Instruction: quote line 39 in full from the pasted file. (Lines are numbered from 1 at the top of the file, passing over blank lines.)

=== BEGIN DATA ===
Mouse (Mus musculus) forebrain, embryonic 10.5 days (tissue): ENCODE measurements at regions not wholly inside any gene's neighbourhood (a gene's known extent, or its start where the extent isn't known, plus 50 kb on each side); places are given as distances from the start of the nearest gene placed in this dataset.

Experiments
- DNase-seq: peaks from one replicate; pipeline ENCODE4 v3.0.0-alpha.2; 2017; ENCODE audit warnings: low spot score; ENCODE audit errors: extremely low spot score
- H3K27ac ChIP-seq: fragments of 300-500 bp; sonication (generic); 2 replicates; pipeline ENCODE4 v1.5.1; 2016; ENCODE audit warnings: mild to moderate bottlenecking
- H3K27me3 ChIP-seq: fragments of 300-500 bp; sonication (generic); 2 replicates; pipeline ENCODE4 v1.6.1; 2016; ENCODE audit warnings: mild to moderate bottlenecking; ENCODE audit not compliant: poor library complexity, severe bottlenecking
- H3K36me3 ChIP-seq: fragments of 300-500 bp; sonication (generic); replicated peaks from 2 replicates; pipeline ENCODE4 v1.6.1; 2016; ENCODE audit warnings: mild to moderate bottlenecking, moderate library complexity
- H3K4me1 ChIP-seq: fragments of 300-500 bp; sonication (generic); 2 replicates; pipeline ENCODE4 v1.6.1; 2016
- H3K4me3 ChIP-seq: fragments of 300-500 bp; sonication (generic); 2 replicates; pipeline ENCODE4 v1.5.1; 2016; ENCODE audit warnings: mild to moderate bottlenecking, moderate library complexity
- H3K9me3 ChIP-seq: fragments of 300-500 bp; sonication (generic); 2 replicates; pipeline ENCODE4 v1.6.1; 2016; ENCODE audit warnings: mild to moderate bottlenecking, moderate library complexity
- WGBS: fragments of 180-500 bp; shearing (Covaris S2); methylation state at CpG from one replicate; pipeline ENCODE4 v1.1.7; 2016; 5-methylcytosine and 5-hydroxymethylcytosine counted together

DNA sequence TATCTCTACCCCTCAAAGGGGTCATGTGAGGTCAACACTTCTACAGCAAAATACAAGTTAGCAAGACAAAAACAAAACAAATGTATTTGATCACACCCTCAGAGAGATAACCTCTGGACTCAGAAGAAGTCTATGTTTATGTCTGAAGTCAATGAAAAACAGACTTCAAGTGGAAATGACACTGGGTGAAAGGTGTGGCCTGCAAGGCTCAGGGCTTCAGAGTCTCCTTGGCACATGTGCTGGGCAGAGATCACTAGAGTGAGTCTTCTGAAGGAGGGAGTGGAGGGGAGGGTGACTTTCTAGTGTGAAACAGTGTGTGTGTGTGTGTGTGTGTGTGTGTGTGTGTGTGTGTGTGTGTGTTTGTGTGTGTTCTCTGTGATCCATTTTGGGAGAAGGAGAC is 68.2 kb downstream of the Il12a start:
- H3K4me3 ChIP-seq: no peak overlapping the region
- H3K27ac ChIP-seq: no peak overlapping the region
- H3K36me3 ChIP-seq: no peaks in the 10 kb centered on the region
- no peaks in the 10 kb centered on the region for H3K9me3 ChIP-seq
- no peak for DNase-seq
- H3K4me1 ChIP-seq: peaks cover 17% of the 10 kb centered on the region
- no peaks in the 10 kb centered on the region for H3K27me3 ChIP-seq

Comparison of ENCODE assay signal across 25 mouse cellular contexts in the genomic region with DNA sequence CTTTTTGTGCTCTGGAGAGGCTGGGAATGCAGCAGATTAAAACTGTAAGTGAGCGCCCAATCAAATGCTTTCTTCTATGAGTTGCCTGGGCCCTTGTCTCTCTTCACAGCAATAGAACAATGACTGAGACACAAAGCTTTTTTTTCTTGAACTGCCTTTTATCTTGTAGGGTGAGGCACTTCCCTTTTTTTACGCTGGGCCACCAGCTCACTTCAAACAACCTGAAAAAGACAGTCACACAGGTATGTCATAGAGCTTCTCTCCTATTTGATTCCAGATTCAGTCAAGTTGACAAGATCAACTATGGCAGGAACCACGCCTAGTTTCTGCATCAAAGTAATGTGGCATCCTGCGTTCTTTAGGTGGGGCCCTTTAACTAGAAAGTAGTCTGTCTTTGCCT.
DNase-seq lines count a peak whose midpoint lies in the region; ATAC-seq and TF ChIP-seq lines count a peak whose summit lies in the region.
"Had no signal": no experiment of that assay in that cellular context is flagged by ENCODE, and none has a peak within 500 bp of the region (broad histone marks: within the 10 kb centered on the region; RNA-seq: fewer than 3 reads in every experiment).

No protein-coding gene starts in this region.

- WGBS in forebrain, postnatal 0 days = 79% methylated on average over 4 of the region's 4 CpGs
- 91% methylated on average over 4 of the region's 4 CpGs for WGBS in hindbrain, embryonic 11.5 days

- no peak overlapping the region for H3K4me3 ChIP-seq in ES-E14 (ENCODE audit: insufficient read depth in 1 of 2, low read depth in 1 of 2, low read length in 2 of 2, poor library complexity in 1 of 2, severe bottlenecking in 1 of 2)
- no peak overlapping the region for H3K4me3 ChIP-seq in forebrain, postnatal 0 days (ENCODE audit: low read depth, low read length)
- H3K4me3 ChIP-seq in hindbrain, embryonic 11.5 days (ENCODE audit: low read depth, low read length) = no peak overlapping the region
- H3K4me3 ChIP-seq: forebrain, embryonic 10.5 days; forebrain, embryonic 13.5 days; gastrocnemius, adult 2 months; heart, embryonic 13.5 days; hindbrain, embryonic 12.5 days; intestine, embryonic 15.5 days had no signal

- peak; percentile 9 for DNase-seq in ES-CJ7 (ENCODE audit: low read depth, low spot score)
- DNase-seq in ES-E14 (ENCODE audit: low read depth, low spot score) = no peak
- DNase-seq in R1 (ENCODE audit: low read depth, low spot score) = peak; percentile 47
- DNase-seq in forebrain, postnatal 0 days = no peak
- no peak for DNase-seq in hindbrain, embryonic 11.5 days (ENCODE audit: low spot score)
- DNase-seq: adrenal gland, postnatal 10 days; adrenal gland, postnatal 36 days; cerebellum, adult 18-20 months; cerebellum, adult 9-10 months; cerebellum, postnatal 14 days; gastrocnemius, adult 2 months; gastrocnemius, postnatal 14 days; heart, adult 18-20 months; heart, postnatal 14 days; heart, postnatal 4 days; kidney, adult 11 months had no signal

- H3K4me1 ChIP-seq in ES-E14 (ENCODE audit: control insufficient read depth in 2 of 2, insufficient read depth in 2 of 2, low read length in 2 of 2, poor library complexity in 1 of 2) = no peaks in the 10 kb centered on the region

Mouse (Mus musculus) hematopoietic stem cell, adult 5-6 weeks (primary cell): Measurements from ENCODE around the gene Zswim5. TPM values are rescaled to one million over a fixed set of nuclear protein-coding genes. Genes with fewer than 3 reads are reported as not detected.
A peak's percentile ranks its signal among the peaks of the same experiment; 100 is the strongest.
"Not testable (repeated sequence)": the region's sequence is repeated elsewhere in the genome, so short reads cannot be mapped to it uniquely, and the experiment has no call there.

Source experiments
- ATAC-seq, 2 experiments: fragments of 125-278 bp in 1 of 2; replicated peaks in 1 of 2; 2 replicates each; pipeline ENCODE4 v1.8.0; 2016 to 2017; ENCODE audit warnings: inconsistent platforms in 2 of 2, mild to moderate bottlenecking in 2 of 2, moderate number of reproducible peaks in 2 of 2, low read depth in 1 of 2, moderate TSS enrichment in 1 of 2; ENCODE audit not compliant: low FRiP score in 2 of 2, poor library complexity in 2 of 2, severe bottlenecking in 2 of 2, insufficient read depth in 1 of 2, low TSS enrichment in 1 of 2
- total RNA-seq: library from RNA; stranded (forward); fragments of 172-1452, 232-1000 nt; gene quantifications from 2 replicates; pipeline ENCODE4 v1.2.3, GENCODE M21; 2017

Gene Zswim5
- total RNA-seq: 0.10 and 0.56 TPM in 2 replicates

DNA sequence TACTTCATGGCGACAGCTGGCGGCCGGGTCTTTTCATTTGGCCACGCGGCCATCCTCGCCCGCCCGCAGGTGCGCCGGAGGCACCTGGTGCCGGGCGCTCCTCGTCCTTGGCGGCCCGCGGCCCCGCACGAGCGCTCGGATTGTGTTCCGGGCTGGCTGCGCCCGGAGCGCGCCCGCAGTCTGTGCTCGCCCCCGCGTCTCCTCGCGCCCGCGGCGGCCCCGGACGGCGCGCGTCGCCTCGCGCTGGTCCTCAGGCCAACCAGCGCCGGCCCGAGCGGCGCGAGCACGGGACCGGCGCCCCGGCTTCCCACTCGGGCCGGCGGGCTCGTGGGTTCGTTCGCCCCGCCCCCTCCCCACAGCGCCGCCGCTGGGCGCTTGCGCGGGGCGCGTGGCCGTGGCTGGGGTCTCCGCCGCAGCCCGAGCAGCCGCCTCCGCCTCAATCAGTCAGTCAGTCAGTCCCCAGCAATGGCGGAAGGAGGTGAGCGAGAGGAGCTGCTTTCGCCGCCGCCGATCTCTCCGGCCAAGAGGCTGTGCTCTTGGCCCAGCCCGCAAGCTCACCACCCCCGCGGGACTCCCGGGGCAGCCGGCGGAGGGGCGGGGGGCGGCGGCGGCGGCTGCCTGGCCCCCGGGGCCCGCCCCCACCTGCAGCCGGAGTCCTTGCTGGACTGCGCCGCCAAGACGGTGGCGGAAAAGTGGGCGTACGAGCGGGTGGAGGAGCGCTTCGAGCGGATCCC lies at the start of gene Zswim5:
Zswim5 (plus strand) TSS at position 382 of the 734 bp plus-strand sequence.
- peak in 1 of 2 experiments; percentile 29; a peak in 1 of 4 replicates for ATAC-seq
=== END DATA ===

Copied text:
Source experiments